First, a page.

The Importance of Quality Passwords

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Imagine a world world without passwords. Wouldn’t that be amazing? We didn’t have them back before computers and the internet, and in the future everything will have secure password-less login everywhere, but for now we need them if we are going to use the world wide web.

  • Why does everything require a username and password?
  • Can’t I just use the same password for everything?
  • But why do passwords need to be so complicated?
  • How am I supposed to remember all of these passwords?

These are questions that everyone has asked at some point. In this post, I plan to answer those questions, and hopefully give you a better understanding of the importance of good passwords and adding additional security measures.

Nothing is unhackable

First, you need to know is that NOTHING is unhackable. Anyone who tells you different is either lying or doesn’t understand how things work. To better understand why, you only need to realize that to stop a hacker, the security needs to be 100% secure 100% of the time. A hacker only needs to be successful once.

That doesn’t even account for Social Engineering. Social Engineering is, basically, tricking someone into giving you the information that you want. Spam emails and phone calls are the most common examples of this. If you can talk someone into giving you access to a computer or bank account, there is no amount of security that can keep them out. If you give a thief the keys to your house, it won’t matter how good your locks are, they’ll still get in.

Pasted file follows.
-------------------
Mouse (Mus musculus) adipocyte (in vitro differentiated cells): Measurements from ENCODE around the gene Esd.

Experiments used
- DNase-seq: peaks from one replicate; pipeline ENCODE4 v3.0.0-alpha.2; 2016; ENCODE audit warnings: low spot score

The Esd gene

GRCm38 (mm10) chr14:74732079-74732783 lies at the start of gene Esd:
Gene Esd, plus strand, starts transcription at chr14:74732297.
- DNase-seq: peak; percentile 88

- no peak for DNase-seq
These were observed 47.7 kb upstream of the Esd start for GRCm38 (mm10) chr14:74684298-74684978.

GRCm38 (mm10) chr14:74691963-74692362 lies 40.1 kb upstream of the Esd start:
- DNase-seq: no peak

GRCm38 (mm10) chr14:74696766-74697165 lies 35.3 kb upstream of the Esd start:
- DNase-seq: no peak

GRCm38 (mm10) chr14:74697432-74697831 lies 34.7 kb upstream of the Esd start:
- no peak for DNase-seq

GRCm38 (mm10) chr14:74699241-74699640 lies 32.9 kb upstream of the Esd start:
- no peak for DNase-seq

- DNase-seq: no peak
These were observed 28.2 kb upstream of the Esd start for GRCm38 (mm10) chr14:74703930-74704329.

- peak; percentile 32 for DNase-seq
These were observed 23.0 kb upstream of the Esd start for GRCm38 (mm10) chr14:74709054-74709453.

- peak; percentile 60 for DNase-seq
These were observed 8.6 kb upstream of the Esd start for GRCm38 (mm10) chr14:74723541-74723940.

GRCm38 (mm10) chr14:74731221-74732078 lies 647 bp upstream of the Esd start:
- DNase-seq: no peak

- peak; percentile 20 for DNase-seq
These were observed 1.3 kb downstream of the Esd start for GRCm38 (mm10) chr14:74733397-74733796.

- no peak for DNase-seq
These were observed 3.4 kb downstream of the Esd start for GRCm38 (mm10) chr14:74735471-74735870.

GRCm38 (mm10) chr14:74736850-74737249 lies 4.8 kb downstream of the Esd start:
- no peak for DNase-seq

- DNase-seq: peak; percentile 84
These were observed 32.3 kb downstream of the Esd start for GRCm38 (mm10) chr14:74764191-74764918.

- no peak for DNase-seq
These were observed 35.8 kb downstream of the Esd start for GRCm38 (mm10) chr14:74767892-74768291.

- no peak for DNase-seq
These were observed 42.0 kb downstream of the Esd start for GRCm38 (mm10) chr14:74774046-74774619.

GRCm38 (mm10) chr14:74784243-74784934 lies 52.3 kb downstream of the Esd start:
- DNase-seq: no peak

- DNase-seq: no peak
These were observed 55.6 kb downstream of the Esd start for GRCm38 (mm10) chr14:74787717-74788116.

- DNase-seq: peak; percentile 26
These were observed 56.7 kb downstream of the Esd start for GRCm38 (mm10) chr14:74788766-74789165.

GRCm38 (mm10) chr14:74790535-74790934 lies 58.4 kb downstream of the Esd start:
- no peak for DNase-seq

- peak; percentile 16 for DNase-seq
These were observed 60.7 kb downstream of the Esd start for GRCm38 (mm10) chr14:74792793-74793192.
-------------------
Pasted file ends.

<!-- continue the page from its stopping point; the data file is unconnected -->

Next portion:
NEVER give this information to anyone.

The Convenience <—–> Security spectrum

Security and convenience are inversely related. The more security that you have, the less convenient it is to use. This is a simple fact. For example, If you were to put five deadbolts on your front door, your security would increase, but it’s less convenient to lock and unlock five locks. If you key each lock differently, your security would increase even more, and the convenience would decrease yet again by having to use five keys.

You will need to decide where on the spectrum you want to live, and this can be different based on the account. You might be willing to sacrifice more convenience to better secure your financial accounts than you are for facebook. I can’t tell you if this is right or wrong, it’s your choice based on your threat tolerance.

Just remember, the easier it is for you, the easier it is for the bad guys.

Why does everything require a username and password?

Your username distinguishes you from every other user. The password is an attempt to ensure that you are the only one that can log into your account. I say “attempt” because it does not do a very good job of keeping others out who want in bad enough.

Can’t I just use the same password for everything?

Using the same username and password for multiple accounts is the most convenient and least secure method. I consider this basically zero security. Never do this.